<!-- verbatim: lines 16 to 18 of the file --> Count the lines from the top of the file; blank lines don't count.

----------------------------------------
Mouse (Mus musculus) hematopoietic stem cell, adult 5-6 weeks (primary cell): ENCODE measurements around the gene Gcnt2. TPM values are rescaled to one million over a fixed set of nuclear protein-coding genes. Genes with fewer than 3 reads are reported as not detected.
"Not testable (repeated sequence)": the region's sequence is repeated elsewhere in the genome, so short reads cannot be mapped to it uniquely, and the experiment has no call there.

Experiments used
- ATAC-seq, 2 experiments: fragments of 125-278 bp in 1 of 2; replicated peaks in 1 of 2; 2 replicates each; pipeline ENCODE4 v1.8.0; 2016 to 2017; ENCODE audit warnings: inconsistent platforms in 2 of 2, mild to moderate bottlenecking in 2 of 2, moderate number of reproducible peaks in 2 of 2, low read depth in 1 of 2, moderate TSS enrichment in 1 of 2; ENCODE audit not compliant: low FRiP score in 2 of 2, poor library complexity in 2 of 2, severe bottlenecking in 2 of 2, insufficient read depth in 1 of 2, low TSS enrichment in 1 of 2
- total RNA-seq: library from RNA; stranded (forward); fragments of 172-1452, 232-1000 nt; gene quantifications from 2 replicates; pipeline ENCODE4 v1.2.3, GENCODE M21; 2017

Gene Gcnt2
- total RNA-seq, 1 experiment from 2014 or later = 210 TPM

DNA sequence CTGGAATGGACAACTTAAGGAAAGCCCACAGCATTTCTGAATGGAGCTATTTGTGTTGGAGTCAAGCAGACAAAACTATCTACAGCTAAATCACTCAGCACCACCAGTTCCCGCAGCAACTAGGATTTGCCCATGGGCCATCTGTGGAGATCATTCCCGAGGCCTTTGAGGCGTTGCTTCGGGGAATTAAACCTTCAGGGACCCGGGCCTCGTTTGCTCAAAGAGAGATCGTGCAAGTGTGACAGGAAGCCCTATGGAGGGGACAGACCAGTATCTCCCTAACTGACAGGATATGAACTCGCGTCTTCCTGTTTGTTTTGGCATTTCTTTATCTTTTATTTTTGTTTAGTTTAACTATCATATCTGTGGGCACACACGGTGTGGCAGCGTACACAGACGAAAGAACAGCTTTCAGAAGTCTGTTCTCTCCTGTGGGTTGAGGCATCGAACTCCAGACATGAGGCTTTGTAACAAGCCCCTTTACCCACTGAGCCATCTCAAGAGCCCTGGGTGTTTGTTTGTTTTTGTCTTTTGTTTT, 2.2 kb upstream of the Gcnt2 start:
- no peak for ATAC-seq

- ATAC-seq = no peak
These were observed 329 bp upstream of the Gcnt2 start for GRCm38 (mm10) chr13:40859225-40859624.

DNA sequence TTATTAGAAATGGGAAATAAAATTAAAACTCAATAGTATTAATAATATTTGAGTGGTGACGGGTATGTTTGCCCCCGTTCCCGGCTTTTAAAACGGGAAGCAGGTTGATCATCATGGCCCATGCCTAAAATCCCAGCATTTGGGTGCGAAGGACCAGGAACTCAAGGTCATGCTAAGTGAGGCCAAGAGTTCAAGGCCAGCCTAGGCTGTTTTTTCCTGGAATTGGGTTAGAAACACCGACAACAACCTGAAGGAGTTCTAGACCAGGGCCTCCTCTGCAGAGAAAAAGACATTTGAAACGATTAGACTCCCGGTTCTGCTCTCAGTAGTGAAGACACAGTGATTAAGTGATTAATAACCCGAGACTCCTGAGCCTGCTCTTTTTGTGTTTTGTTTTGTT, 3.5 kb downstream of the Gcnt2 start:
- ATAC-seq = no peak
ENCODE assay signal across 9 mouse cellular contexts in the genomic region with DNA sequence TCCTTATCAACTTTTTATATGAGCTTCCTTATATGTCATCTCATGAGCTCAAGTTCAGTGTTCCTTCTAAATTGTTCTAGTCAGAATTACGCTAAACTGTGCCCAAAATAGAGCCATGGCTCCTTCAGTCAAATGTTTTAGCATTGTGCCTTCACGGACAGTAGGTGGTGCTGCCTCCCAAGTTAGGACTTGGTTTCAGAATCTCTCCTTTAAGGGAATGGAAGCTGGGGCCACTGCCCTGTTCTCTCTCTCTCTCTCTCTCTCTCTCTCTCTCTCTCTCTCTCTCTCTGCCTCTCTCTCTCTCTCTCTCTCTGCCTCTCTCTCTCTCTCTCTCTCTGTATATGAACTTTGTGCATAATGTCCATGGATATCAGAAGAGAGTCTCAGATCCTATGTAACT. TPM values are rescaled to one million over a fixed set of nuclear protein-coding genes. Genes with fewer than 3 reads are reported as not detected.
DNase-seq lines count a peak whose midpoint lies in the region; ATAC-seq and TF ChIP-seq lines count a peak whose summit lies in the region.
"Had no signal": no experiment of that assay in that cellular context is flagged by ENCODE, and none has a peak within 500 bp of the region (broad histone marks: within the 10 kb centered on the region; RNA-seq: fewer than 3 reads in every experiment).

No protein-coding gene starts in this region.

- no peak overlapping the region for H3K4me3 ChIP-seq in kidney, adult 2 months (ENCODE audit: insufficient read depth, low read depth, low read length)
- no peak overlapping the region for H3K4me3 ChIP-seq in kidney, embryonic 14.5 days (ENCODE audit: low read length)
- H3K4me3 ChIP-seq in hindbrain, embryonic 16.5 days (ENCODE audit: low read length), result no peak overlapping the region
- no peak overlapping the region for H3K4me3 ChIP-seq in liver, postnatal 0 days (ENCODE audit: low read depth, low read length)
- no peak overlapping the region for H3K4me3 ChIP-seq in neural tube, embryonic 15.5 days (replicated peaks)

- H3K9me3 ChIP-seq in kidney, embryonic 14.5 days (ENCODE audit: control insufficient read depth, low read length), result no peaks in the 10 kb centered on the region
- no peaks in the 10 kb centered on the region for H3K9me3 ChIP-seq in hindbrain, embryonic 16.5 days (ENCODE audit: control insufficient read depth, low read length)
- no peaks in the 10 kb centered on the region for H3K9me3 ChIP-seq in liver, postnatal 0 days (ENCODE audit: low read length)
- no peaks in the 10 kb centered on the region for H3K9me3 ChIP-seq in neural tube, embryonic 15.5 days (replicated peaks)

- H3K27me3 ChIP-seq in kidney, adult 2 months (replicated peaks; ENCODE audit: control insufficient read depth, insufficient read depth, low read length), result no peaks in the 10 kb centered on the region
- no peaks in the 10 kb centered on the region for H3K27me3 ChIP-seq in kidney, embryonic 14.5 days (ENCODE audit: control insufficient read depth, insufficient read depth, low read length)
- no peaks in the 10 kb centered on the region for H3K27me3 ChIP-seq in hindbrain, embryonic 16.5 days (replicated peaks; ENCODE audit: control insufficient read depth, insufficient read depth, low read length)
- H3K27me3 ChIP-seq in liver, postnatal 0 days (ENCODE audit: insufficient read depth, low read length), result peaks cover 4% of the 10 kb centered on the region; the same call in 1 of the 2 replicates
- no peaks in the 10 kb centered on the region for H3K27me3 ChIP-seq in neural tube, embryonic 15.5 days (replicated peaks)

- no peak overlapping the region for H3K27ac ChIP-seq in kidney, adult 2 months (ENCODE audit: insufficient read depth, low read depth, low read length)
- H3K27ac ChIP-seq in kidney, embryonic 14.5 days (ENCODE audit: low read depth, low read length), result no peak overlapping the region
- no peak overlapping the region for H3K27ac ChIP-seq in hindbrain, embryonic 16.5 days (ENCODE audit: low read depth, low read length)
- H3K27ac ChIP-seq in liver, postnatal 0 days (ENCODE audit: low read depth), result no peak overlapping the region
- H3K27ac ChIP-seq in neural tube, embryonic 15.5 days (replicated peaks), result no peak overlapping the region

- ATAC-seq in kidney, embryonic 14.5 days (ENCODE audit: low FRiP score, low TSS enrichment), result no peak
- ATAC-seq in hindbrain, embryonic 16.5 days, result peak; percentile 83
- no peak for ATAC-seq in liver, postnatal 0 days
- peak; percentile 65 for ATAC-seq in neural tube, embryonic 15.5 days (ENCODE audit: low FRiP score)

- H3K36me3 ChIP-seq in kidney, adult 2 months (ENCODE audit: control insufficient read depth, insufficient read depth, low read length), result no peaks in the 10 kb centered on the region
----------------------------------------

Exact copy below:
"Had no signal": no experiment of that assay in that cellular context is flagged by ENCODE, and none has a peak within 500 bp of the region (broad histone marks: within the 10 kb centered on the region; RNA-seq: fewer than 3 reads in every experiment).

No protein-coding gene starts in this region.

- no peak overlapping the region for H3K4me3 ChIP-seq in kidney, adult 2 months (ENCODE audit: insufficient read depth, low read depth, low read length)